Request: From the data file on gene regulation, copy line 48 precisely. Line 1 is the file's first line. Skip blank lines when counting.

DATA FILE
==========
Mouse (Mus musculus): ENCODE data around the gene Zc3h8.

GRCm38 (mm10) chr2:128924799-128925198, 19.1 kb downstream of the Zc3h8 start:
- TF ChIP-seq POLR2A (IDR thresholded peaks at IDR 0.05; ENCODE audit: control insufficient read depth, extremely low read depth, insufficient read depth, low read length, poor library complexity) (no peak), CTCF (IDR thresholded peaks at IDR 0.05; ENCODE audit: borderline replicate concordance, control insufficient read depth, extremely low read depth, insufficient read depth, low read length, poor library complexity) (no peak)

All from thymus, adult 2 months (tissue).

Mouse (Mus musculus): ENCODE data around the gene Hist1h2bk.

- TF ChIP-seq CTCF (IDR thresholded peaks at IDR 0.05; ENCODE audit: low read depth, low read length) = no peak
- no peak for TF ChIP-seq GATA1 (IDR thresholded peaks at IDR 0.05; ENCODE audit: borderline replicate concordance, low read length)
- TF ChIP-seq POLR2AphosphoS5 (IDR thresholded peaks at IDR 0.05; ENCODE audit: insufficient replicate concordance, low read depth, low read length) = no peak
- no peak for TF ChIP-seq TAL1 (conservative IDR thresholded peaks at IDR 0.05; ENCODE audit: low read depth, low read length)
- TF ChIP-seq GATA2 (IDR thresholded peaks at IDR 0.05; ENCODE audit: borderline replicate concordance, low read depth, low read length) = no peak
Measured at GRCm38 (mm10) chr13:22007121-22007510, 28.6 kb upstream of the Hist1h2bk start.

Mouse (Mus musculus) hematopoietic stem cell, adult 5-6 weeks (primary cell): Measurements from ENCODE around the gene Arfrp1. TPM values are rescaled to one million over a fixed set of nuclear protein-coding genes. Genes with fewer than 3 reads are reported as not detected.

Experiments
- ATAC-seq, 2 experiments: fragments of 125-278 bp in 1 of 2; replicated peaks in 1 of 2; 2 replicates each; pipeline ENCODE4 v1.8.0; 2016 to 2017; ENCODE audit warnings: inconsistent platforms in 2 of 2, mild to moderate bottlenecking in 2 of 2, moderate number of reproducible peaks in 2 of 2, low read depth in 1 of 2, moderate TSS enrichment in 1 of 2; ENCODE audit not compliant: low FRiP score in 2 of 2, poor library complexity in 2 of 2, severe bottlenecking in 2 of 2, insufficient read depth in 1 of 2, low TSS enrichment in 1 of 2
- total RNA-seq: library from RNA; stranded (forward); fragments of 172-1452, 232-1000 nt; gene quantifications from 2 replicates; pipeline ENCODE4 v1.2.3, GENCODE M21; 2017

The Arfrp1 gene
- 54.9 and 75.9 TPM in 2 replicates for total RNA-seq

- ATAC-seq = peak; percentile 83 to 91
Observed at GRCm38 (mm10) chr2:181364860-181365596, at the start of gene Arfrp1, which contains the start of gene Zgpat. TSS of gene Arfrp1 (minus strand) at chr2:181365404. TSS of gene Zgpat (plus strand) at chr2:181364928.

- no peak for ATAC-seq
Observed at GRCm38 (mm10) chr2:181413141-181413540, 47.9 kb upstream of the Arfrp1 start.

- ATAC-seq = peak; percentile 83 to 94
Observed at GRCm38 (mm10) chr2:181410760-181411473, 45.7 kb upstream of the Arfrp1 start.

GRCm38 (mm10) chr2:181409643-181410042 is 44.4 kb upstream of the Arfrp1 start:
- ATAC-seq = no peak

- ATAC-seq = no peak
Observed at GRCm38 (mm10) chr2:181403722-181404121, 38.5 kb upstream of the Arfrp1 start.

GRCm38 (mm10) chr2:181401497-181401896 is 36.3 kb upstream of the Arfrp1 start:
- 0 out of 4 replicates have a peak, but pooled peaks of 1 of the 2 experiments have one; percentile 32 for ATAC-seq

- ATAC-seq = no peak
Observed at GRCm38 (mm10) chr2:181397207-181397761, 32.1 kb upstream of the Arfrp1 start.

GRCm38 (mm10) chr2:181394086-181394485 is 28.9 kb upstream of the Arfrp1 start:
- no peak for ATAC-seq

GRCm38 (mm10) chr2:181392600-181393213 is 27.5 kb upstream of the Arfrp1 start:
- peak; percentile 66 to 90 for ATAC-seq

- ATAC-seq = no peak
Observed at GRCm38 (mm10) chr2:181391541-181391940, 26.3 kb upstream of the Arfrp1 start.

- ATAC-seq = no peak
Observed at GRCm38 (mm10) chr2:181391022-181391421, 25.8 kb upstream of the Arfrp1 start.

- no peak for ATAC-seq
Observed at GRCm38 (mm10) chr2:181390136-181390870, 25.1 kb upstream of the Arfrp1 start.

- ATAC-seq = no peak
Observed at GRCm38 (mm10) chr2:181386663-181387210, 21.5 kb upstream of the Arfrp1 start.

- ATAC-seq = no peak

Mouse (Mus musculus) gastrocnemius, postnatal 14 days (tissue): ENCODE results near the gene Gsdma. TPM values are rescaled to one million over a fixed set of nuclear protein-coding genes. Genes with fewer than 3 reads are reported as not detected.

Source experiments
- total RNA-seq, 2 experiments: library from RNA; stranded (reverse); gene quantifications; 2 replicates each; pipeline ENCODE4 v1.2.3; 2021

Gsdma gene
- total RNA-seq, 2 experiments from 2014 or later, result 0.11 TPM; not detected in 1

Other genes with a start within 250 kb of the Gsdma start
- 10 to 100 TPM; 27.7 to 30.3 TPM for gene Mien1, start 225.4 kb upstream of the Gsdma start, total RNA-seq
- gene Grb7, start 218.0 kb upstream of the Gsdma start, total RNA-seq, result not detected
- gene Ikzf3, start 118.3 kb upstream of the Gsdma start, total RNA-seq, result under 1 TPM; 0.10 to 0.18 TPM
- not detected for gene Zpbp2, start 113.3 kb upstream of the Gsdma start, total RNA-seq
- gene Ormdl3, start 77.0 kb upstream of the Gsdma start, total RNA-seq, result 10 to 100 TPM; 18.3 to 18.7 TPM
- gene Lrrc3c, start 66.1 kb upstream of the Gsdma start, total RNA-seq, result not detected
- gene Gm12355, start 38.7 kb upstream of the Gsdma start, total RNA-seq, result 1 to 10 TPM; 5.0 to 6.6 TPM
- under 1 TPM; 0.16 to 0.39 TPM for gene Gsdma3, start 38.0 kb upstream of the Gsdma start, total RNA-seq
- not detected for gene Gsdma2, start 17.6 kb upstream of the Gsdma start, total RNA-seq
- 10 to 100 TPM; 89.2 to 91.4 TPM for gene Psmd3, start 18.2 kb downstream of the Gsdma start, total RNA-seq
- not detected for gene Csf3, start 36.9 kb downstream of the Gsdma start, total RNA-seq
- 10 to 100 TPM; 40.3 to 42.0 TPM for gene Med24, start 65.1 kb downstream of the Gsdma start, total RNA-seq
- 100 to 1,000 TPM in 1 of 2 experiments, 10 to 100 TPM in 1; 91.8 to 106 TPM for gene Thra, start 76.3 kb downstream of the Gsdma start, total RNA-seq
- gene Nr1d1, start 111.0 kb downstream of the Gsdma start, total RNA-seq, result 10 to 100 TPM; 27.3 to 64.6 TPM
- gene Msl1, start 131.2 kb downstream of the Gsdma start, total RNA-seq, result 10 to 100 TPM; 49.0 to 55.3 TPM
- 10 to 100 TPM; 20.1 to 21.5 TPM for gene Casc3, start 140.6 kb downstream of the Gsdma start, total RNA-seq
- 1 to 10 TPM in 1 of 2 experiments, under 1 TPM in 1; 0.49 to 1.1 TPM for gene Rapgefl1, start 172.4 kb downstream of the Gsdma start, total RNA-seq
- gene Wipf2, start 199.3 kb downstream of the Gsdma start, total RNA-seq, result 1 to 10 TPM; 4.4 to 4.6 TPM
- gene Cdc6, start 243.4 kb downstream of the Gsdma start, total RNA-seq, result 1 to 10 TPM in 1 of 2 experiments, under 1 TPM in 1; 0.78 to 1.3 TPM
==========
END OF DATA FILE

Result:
Gsdma gene